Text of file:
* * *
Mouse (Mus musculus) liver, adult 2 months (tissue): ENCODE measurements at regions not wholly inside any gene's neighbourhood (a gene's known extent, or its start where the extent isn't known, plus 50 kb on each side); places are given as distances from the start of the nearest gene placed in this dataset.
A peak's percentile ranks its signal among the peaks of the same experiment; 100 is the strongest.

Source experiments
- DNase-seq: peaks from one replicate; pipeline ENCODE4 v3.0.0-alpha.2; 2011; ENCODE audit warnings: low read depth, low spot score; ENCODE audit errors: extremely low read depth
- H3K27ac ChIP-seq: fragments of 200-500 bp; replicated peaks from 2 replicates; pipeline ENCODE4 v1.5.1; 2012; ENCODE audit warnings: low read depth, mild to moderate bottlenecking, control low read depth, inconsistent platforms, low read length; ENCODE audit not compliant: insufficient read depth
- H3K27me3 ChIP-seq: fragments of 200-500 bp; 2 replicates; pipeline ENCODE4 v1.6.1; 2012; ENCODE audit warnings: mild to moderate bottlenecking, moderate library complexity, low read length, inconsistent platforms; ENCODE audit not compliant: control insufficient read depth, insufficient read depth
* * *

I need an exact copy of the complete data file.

Mouse (Mus musculus) liver, adult 2 months (tissue): ENCODE measurements at regions not wholly inside any gene's neighbourhood (a gene's known extent, or its start where the extent isn't known, plus 50 kb on each side); places are given as distances from the start of the nearest gene placed in this dataset.
A peak's percentile ranks its signal among the peaks of the same experiment; 100 is the strongest.

Source experiments
- DNase-seq: peaks from one replicate; pipeline ENCODE4 v3.0.0-alpha.2; 2011; ENCODE audit warnings: low read depth, low spot score; ENCODE audit errors: extremely low read depth
- H3K27ac ChIP-seq: fragments of 200-500 bp; replicated peaks from 2 replicates; pipeline ENCODE4 v1.5.1; 2012; ENCODE audit warnings: low read depth, mild to moderate bottlenecking, control low read depth, inconsistent platforms, low read length; ENCODE audit not compliant: insufficient read depth
- H3K27me3 ChIP-seq: fragments of 200-500 bp; 2 replicates; pipeline ENCODE4 v1.6.1; 2012; ENCODE audit warnings: mild to moderate bottlenecking, moderate library complexity, low read length, inconsistent platforms; ENCODE audit not compliant: control insufficient read depth, insufficient read depth